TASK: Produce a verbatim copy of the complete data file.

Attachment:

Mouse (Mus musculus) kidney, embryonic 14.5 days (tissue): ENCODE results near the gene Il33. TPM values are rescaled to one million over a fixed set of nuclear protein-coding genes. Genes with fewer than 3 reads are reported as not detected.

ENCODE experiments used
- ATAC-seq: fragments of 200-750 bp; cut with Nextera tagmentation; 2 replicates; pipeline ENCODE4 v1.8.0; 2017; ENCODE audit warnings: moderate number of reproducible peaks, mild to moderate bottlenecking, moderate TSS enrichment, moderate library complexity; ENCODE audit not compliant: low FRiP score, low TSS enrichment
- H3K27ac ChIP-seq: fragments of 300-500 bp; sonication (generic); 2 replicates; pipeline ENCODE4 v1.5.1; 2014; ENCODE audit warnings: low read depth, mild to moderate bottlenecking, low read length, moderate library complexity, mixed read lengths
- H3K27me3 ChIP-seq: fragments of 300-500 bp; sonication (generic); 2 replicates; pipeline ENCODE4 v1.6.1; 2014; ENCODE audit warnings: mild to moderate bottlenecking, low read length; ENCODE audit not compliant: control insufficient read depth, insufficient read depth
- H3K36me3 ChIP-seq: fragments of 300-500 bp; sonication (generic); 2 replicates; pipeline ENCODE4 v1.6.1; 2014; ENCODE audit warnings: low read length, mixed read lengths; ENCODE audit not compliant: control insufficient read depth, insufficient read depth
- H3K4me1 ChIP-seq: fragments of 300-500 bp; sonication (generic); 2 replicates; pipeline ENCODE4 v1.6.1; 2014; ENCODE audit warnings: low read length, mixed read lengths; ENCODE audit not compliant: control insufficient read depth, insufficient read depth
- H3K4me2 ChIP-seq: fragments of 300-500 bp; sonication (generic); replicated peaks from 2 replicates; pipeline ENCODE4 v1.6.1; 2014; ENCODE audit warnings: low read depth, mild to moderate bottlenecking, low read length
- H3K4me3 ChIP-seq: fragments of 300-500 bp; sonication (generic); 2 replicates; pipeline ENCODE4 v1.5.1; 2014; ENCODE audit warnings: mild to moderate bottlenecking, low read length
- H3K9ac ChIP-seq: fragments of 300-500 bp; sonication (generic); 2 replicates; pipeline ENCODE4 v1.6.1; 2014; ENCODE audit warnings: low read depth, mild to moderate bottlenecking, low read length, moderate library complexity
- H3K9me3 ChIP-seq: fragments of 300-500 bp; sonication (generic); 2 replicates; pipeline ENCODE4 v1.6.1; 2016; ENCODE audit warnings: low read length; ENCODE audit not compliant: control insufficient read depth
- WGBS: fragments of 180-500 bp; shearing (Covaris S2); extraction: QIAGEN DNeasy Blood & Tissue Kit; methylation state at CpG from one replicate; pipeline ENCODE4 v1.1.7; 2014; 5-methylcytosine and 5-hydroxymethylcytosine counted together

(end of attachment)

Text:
Mouse (Mus musculus) kidney, embryonic 14.5 days (tissue): ENCODE results near the gene Il33. TPM values are rescaled to one million over a fixed set of nuclear protein-coding genes. Genes with fewer than 3 reads are reported as not detected.

ENCODE experiments used
- ATAC-seq: fragments of 200-750 bp; cut with Nextera tagmentation; 2 replicates; pipeline ENCODE4 v1.8.0; 2017; ENCODE audit warnings: moderate number of reproducible peaks, mild to moderate bottlenecking, moderate TSS enrichment, moderate library complexity; ENCODE audit not compliant: low FRiP score, low TSS enrichment
- H3K27ac ChIP-seq: fragments of 300-500 bp; sonication (generic); 2 replicates; pipeline ENCODE4 v1.5.1; 2014; ENCODE audit warnings: low read depth, mild to moderate bottlenecking, low read length, moderate library complexity, mixed read lengths
- H3K27me3 ChIP-seq: fragments of 300-500 bp; sonication (generic); 2 replicates; pipeline ENCODE4 v1.6.1; 2014; ENCODE audit warnings: mild to moderate bottlenecking, low read length; ENCODE audit not compliant: control insufficient read depth, insufficient read depth
- H3K36me3 ChIP-seq: fragments of 300-500 bp; sonication (generic); 2 replicates; pipeline ENCODE4 v1.6.1; 2014; ENCODE audit warnings: low read length, mixed read lengths; ENCODE audit not compliant: control insufficient read depth, insufficient read depth
- H3K4me1 ChIP-seq: fragments of 300-500 bp; sonication (generic); 2 replicates; pipeline ENCODE4 v1.6.1; 2014; ENCODE audit warnings: low read length, mixed read lengths; ENCODE audit not compliant: control insufficient read depth, insufficient read depth
- H3K4me2 ChIP-seq: fragments of 300-500 bp; sonication (generic); replicated peaks from 2 replicates; pipeline ENCODE4 v1.6.1; 2014; ENCODE audit warnings: low read depth, mild to moderate bottlenecking, low read length
- H3K4me3 ChIP-seq: fragments of 300-500 bp; sonication (generic); 2 replicates; pipeline ENCODE4 v1.5.1; 2014; ENCODE audit warnings: mild to moderate bottlenecking, low read length
- H3K9ac ChIP-seq: fragments of 300-500 bp; sonication (generic); 2 replicates; pipeline ENCODE4 v1.6.1; 2014; ENCODE audit warnings: low read depth, mild to moderate bottlenecking, low read length, moderate library complexity
- H3K9me3 ChIP-seq: fragments of 300-500 bp; sonication (generic); 2 replicates; pipeline ENCODE4 v1.6.1; 2016; ENCODE audit warnings: low read length; ENCODE audit not compliant: control insufficient read depth
- WGBS: fragments of 180-500 bp; shearing (Covaris S2); extraction: QIAGEN DNeasy Blood & Tissue Kit; methylation state at CpG from one replicate; pipeline ENCODE4 v1.1.7; 2014; 5-methylcytosine and 5-hydroxymethylcytosine counted together